The Invisible Killer: The Rising Global Threat of Air Pollution and How We Can Fight Back

the invisible killer

Gary Fuller
Melville House UK, £20.00

If air pollution was a disease, distant acquaintances would send links to their JustGiving pages, telling you about the marathon they were running to raise money for research. Breast cancer kills around 630,000 people around the world each year, diabetes closer to a million and a half; the quality of the air we breathe, on the other hand, contributes directly to 4.2 million premature deaths. But, as Gary Fuller powerfully states at the beginning of The Invisible Killer, these people have ‘no memorial’.

In this readable and engaging history of air pollution, Fuller takes us from 17th century London (coal-smogged for the first time) through to mid-20th century London (still coal-smogged) and into a 21st century grappling with the same fundamental problems: how to heat our homes and cook our food, how to make our goods and move them around, how to power the production required to meet humanity’s endless need.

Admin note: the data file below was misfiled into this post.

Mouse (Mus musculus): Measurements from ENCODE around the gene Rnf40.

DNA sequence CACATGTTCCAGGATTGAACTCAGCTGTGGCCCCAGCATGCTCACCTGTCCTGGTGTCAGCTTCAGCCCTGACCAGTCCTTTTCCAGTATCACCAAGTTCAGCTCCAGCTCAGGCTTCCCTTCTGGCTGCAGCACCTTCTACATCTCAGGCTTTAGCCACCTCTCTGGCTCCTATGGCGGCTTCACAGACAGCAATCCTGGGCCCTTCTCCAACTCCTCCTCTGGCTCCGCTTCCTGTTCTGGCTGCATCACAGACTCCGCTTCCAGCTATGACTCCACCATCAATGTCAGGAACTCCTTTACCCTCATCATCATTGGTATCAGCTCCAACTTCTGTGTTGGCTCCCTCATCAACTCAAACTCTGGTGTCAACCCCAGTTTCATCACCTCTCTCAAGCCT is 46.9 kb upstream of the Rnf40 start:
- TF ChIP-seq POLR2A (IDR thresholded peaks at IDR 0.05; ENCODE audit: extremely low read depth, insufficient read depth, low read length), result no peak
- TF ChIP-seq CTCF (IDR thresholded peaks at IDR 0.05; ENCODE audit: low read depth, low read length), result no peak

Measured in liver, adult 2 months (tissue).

Whilst he occasionally focuses on individual stories of gentleman-scientists conducting back garden experiments, or lone researchers standing up to corporate avarice, his main thrust is the complicity of systems in generating air pollution. For example, he details how ‘just-in-time’ attitudes towards stock and the exponential increase in online orders, coupled with a diversified and competitive delivery market, mean that our cities are constantly criss-crossed by half empty vans, often ferrying goods to the same address.

Overall, Fuller does a good job of demonstrating how something so utterly contingent on human activity becomes so nebulous when the time arrives to allot responsibility. Because, although on occasion there is a clear agent of blame — the petrol industry does not come out well — the truth is that a series of interconnected systems of production, distribution and consumption, propelled by fuel of varying damage and checked by an ineffectual mesh of regulations, post-hoc solutions and buck-passing, are at fault.

Intractable this may be, but the result means nine out of ten people on this planet breathe air containing high levels of pollutants, with those at the bottom end of the economic scale most at risk and little end in sight.

D. Cornish